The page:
The Power-up study was designed to see whether a DPP tailored for men can help improve engagement, participation, and results for men. Participants will be randomized to either undergo the Power-Up or standard NDPP classes. An assessment of whether a DPP created for men will increase participation in the program, and decrease the risk for diabetes as compared to the standard NDPP. Power-Up is designed to Aim 1) Assess the effect of Power-Up vs. standard care NDPP on percent weight loss among men at risk for diabetes; Aim 2) Compare engagement of minority men at risk for diabetes in Power-Up vs. standard care NDPP; and Aim 3) Evaluate the Reach, Effectiveness, Adoption, Implementation, and Costs of Power-Up using the RE-AIM framework.The Power-Up intervention is tailored to the needs and preferences of men and uses: a) men coaches; b) men-only groups; c) messaging tailored to be appreciated and motivational to men; d) adapted content that highlights issues relevant to men.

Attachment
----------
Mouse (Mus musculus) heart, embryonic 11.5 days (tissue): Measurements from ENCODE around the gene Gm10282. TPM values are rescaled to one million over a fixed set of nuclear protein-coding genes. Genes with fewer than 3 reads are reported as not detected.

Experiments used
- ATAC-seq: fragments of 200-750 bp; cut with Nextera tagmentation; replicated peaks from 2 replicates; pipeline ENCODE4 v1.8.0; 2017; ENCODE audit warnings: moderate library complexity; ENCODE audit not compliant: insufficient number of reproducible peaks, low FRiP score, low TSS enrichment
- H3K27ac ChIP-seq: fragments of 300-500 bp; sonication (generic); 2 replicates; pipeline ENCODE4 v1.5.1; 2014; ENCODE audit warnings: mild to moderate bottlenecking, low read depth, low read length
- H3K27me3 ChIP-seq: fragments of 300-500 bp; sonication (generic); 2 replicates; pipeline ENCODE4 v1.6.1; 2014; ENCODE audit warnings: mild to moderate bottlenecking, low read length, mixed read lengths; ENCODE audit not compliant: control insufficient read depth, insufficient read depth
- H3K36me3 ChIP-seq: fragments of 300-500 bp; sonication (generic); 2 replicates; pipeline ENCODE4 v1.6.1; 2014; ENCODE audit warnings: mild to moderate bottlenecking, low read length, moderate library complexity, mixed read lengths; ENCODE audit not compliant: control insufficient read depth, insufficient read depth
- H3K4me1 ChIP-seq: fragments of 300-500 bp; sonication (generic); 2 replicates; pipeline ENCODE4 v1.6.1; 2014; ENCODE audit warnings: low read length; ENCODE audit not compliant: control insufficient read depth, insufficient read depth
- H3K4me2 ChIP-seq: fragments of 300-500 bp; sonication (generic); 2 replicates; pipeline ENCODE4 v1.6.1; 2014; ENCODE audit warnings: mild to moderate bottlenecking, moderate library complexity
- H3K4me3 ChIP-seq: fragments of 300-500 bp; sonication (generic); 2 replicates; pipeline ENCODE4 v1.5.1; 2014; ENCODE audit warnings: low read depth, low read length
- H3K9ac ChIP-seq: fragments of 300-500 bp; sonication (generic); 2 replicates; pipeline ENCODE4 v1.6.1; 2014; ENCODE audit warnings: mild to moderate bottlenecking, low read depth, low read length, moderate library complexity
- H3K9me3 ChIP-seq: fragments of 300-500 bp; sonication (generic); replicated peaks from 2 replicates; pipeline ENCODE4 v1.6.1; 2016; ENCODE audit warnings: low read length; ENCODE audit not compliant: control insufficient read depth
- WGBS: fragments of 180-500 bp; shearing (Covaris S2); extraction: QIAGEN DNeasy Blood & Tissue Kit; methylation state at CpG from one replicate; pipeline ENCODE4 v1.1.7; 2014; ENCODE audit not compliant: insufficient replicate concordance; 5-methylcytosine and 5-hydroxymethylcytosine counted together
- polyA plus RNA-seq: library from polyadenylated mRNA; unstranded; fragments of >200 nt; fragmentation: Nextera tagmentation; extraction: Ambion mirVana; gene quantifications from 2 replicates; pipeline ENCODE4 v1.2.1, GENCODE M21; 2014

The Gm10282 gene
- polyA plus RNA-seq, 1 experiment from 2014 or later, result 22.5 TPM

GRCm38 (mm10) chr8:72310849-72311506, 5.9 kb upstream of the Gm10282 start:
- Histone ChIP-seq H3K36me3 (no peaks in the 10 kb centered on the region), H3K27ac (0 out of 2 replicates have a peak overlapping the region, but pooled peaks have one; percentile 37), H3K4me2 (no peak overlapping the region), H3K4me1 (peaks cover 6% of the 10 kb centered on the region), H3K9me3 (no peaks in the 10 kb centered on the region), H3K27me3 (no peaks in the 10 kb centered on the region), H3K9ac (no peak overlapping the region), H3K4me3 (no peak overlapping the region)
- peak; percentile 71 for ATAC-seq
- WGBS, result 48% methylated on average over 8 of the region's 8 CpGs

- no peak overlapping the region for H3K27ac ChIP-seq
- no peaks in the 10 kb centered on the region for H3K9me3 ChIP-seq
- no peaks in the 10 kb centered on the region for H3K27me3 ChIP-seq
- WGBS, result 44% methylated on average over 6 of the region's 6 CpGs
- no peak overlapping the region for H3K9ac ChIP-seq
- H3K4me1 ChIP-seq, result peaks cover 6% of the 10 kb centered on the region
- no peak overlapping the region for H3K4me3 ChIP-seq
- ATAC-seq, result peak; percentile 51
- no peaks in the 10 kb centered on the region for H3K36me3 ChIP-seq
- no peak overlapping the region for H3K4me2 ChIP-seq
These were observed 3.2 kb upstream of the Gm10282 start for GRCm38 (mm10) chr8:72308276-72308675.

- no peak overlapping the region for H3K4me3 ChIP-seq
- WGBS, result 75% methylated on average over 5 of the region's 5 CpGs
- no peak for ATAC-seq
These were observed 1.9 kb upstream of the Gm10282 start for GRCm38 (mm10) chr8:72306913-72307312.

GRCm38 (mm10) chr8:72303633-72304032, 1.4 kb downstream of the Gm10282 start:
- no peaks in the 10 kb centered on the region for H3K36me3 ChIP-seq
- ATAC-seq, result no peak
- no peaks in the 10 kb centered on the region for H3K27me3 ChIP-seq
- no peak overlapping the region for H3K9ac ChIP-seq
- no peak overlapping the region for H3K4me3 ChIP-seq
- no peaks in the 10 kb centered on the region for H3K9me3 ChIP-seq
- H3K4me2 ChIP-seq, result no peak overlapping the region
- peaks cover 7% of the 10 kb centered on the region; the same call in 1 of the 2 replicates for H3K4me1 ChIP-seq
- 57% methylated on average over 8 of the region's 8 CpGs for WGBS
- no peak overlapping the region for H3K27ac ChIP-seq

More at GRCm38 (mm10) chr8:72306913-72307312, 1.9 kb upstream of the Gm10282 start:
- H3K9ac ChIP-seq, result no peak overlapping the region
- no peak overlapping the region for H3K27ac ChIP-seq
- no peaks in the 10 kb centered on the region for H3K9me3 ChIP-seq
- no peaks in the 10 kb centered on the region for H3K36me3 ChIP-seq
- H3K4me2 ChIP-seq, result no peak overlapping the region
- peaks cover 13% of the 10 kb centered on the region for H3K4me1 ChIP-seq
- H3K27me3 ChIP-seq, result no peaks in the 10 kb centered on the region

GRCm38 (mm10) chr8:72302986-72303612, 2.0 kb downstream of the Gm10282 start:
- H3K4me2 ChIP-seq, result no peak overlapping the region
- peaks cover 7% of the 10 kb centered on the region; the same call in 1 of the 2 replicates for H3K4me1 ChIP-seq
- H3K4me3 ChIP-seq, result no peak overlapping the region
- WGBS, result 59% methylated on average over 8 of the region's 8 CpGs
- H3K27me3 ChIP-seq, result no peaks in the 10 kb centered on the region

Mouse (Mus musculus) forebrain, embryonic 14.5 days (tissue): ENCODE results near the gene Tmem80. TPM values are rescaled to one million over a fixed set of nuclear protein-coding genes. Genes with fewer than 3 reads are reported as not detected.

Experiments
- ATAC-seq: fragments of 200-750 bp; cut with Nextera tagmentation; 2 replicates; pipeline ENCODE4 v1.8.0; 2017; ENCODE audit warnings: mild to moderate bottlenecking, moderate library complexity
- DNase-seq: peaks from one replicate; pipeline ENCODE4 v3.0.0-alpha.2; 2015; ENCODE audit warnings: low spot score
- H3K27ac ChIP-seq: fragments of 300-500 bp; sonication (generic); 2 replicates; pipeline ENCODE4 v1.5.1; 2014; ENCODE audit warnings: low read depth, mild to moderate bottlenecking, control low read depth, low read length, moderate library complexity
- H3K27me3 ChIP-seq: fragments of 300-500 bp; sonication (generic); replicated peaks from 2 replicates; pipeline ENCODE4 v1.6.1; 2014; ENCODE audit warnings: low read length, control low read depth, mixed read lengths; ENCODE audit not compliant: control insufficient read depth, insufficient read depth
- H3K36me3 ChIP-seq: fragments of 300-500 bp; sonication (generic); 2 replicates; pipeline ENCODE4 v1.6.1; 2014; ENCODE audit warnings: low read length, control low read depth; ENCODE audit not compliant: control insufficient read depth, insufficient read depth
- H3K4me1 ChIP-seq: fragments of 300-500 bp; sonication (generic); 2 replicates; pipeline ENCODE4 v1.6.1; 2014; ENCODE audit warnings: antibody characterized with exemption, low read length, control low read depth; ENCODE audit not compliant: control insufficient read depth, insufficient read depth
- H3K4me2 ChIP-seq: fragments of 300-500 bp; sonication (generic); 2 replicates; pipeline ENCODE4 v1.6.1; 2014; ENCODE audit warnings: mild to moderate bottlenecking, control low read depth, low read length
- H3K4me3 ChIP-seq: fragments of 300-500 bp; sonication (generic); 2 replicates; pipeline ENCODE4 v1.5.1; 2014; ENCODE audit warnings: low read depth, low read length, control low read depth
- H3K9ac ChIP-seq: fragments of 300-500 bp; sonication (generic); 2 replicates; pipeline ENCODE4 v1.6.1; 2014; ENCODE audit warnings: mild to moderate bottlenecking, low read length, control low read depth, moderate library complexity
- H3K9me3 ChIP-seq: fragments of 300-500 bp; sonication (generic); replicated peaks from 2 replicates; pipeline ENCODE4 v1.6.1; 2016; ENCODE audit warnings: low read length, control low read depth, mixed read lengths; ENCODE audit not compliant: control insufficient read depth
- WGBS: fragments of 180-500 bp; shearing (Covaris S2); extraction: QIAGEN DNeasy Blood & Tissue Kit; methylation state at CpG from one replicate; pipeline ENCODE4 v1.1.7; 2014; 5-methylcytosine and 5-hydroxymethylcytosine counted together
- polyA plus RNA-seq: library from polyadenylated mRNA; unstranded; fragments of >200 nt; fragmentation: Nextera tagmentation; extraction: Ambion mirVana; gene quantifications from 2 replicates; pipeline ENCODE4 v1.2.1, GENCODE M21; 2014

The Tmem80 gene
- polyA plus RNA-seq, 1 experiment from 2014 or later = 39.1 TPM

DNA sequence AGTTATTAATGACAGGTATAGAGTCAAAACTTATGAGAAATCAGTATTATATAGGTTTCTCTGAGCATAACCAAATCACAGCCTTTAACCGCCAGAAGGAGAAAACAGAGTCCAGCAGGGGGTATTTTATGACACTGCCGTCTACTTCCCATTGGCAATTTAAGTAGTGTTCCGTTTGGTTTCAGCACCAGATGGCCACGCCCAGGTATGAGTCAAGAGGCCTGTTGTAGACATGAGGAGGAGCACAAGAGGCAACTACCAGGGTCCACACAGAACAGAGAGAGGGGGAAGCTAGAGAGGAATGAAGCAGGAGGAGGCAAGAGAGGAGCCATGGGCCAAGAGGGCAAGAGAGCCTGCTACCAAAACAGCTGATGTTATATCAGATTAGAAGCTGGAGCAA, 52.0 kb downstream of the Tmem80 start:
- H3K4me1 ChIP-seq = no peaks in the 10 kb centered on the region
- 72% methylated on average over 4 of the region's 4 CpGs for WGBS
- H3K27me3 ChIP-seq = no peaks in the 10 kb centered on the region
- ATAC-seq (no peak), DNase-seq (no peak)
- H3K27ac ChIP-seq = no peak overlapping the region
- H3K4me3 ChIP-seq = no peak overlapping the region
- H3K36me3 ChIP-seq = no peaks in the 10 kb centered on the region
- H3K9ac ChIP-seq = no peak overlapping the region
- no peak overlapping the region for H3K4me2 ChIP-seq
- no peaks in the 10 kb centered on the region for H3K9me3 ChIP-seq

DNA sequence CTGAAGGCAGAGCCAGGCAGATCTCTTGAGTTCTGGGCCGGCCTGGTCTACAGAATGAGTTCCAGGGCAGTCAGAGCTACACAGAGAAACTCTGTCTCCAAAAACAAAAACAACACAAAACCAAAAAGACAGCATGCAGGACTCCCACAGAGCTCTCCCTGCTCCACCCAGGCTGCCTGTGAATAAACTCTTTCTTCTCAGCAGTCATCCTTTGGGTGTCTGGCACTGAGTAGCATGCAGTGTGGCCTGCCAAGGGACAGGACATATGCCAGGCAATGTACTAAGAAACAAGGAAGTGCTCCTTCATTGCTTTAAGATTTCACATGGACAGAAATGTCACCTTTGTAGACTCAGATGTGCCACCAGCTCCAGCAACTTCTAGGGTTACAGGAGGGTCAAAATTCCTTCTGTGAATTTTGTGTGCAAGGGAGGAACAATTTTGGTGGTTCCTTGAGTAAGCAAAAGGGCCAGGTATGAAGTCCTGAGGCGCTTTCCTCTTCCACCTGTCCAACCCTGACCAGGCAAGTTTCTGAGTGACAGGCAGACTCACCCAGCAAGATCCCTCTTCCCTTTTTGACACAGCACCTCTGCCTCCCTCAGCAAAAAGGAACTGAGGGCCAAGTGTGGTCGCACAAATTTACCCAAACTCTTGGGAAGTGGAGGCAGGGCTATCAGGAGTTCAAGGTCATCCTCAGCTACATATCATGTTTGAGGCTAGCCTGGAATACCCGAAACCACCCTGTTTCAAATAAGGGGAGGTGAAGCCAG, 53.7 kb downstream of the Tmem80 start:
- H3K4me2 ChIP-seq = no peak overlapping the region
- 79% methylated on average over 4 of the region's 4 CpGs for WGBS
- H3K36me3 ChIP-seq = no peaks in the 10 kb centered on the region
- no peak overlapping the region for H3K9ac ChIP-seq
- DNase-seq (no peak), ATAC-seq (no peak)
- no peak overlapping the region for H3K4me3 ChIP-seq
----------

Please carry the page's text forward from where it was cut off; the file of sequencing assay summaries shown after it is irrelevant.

There are 22 classes over the course of 12 months for both Power-Up and standard NDPP. The classes are split into two phases which are called the core and the maintenance phase. The core phase of the program will consist of 16 classes over the first 6 months. After the core of the program, participants will attend 6 maintenance classes over the next 6 months. Participants will be asked over the course of the 12 months to complete surveys at four different times before, during, and after completing the classes.